We continue to find resistance to our deflation argument among many clients. The most persistent is the argument that if the economy slows, the demand for liquidity will decline and the surplus in the system will cause a rise in gold, ending the deflation. That would be nice if it happened, taking pressure off dollar debtors and allowing them to pay their creditors. On its face, though, this scenario requires a decline in the real economy to a range inhospitable to the New Economy stocks. In addition, there is no reason to believe a slower economy will cause a rise in the gold price, even with the Fed lowering the funds rate. When the Fed worried about inflation in 1993-94, raising the funds rate six times to combat it, the price of gold did not budge. If it now worries about a weak economy and begins a cycle of lowering rates, the economy would improve, but not necessarily with a rise in the gold price. That would require an addition to reserves over and above the amount being demanded by the banks. The Fed’s operating mechanism is not compatible with this process. As the Fed was “tightening” in 1993-94, the demand for funds was rising, which meant the Fed actually had to add liquidity to hit its target. Now, as the Fed tries “easing,” the demand for funds will fall, requiring the Fed to subtract liquidity to hit the target. It will be a net plus for the overall economy, which is why Wall Street cheers, but hardly an end to the deflation. Remember, Japan has had no luck ending its deflation by lowering its funds rate to almost zero. The yen-gold price has decreased steadily as the Bank of Japan drained reserves in order to hit its targets. There are no visible signs of intelligence in Tokyo anymore, their Keynesian model producing the world’s lowest interest rates, strongest currency, and the biggest budget deficits -- the equivalent of an $800 billion deficit here.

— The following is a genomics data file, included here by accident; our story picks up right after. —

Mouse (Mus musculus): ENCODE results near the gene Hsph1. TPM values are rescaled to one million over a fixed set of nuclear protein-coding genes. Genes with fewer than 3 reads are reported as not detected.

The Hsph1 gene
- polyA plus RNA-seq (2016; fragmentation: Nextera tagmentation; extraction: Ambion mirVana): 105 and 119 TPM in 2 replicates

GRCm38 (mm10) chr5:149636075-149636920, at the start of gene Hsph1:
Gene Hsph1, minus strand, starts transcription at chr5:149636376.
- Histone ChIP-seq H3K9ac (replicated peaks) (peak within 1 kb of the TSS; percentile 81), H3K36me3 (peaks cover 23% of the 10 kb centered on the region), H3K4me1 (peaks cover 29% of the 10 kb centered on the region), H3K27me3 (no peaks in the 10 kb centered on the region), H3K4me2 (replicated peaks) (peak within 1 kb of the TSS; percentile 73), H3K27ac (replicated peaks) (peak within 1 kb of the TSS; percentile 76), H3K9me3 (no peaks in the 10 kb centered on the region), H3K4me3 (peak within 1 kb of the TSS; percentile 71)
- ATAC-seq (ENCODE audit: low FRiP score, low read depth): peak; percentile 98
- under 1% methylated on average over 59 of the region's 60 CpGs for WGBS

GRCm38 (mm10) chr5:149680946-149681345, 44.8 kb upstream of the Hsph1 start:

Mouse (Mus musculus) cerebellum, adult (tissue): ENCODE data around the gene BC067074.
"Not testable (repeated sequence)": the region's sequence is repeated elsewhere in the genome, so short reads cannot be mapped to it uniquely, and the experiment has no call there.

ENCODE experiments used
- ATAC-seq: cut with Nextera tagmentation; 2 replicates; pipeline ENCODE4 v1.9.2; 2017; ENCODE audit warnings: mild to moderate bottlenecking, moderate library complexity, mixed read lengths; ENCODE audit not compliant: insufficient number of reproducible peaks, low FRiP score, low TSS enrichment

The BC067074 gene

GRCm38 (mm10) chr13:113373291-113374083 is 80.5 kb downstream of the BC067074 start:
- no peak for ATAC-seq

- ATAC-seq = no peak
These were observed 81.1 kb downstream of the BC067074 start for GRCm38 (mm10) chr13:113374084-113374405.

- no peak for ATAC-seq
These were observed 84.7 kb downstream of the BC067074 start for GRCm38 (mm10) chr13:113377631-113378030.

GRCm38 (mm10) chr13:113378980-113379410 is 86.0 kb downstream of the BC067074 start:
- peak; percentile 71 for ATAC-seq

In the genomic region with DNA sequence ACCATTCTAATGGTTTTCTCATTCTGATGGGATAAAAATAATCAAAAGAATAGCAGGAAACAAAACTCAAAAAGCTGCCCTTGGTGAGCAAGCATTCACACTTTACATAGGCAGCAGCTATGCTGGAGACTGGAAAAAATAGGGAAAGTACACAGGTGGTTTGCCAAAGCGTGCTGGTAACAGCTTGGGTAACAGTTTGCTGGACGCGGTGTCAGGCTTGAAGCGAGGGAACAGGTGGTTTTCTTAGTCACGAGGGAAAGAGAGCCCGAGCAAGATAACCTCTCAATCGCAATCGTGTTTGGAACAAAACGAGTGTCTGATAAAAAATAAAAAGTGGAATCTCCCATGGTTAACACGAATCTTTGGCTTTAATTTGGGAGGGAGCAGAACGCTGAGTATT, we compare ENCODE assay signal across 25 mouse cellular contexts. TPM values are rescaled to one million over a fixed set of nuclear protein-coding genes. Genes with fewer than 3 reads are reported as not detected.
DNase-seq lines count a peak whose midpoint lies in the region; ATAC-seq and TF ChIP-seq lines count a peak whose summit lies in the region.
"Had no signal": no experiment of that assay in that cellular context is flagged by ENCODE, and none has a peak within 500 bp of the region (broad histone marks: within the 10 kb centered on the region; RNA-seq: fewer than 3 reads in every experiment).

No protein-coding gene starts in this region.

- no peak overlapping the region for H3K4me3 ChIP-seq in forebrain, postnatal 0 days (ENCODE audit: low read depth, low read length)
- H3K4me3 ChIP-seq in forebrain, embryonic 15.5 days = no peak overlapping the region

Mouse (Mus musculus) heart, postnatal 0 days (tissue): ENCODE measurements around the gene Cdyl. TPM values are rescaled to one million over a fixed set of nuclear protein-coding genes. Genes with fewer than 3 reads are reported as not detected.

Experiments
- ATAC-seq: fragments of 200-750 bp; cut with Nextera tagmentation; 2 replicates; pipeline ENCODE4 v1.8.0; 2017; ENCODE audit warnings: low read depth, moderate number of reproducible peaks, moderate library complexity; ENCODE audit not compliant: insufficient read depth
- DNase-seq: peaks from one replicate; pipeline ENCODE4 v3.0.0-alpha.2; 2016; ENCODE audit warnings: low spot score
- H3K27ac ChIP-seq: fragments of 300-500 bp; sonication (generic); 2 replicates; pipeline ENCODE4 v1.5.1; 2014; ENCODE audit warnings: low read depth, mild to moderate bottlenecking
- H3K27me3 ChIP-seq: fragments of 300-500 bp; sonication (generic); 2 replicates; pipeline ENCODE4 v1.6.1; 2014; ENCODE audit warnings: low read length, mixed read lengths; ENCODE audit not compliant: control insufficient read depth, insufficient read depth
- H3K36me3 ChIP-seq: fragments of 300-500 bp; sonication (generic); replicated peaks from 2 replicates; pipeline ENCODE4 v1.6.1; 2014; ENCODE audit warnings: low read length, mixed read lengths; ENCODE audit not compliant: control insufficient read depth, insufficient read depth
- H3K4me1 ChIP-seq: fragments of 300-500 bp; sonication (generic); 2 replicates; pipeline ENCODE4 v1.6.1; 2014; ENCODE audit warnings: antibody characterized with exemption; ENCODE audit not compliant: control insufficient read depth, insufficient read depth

Gold did run up $10 in the last few trading sessions to $275, but now has eased back to $273. The first place we look in our analytical model is the tax realm. If the market sees tax cuts in the lame-duck session, the demand for liquidity rises at the margin. If it thinks the session will prove fruitless, the gold price will rise, as demand for liquidity shrinks at the margin. This is no better for NASDAQ and the high-tech world. When we have monetary policy checking fiscal policy and vice versa, we have to project long-term growth rates at low levels. We still do not have a good fix on what kind of legislation will come out of Congress as President Clinton demands more spending than GOP leaders want -- and Republicans note the imminence of a Bush victory and argue for a postponement of tax cuts until next year. The tax changes in the pending legislation are not only top-drawer in their supply-side impact, but they also come out of surplus projections that will soon be increased to a higher plateau, tempting higher spending. “We need to get this money out of town as fast as we can,” says a Washington supply-sider.

Mike Churchill’s worst-case scenario with a NASDAQ of 1500 is really only possible if policymakers in both parties remain brain dead to this deflationary paradox. Fed Chairman Alan Greenspan is not much help. In his comments today, he identifies the increased risks the market now faces as a result of feedback effects of “the 1998 financial crisis,” caused by unknown forces as far as he is concerned -- when it was his own refusal to equate the collapse of gold as a sure sign of a commodity world starved for dollar liquidity. It is always possible for him to segue into a more promising analytical track, substituting a commodity target for the Phillips Curve that has held him in its grip since 1997. He may have to be nudged by a Treasury Secretary in a Bush administration who will not be cowed by him. There is a report Governor Bush is thinking about a Democrat in that spot, which is not a bad idea if it is Felix G. Rohatyn, the wisest of all Democratic financiers, lately of Lazard Freres, now our Ambassador to France. (I have written my website memo today to George W. about Felix.) There are, after all, a lot of smart people around who could do wonders for the U.S. and world economy if they were willing to serve in a Bush administration and were asked to serve. Bush’s first two picks we know about for sure, Dick Cheney as VP and Colin Powell as Secretary of State, were as good as it gets. We now are holding our breath on the top Treasury slots.